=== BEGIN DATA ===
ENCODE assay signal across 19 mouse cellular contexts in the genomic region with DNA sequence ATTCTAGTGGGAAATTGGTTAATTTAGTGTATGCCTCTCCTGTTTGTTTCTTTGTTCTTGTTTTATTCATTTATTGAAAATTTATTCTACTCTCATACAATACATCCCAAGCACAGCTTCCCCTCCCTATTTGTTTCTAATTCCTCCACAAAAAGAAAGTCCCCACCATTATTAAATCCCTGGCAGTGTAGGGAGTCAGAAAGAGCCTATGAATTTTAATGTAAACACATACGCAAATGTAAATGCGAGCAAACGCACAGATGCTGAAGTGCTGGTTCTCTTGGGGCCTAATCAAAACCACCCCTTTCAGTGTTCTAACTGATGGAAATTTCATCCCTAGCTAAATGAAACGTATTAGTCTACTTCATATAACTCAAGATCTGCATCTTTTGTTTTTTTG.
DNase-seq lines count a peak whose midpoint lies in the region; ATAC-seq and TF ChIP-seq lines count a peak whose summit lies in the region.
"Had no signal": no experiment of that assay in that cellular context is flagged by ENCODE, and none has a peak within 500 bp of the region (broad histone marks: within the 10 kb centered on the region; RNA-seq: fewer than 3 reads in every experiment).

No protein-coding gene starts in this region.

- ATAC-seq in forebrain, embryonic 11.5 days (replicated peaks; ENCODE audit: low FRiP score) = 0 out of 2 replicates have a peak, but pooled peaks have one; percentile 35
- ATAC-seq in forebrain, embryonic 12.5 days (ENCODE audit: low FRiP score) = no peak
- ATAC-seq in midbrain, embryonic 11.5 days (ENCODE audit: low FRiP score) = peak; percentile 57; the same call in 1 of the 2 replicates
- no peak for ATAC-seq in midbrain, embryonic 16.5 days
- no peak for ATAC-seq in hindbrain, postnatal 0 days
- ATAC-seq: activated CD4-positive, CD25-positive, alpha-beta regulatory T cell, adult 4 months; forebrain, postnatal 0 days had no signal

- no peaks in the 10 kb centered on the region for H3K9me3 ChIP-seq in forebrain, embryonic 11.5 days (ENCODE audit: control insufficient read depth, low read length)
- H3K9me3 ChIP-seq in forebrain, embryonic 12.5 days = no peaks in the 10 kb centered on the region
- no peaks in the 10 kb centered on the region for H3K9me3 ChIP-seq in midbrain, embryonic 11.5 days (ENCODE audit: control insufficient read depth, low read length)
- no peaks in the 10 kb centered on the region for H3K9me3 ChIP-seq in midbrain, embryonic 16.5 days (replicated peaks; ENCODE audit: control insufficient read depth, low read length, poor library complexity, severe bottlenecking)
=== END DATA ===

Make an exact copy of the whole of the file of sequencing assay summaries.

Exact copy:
ENCODE assay signal across 19 mouse cellular contexts in the genomic region with DNA sequence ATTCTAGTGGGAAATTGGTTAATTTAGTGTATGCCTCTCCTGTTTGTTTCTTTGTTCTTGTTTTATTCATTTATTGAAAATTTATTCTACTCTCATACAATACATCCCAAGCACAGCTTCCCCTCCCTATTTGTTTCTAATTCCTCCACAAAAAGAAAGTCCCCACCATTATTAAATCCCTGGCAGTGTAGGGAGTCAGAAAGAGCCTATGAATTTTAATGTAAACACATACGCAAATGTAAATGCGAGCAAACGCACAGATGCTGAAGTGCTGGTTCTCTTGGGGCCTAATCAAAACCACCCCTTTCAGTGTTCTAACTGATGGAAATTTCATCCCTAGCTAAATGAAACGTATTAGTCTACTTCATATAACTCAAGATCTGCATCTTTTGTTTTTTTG.
DNase-seq lines count a peak whose midpoint lies in the region; ATAC-seq and TF ChIP-seq lines count a peak whose summit lies in the region.
"Had no signal": no experiment of that assay in that cellular context is flagged by ENCODE, and none has a peak within 500 bp of the region (broad histone marks: within the 10 kb centered on the region; RNA-seq: fewer than 3 reads in every experiment).

No protein-coding gene starts in this region.

- ATAC-seq in forebrain, embryonic 11.5 days (replicated peaks; ENCODE audit: low FRiP score) = 0 out of 2 replicates have a peak, but pooled peaks have one; percentile 35
- ATAC-seq in forebrain, embryonic 12.5 days (ENCODE audit: low FRiP score) = no peak
- ATAC-seq in midbrain, embryonic 11.5 days (ENCODE audit: low FRiP score) = peak; percentile 57; the same call in 1 of the 2 replicates
- no peak for ATAC-seq in midbrain, embryonic 16.5 days
- no peak for ATAC-seq in hindbrain, postnatal 0 days
- ATAC-seq: activated CD4-positive, CD25-positive, alpha-beta regulatory T cell, adult 4 months; forebrain, postnatal 0 days had no signal

- no peaks in the 10 kb centered on the region for H3K9me3 ChIP-seq in forebrain, embryonic 11.5 days (ENCODE audit: control insufficient read depth, low read length)
- H3K9me3 ChIP-seq in forebrain, embryonic 12.5 days = no peaks in the 10 kb centered on the region
- no peaks in the 10 kb centered on the region for H3K9me3 ChIP-seq in midbrain, embryonic 11.5 days (ENCODE audit: control insufficient read depth, low read length)
- no peaks in the 10 kb centered on the region for H3K9me3 ChIP-seq in midbrain, embryonic 16.5 days (replicated peaks; ENCODE audit: control insufficient read depth, low read length, poor library complexity, severe bottlenecking)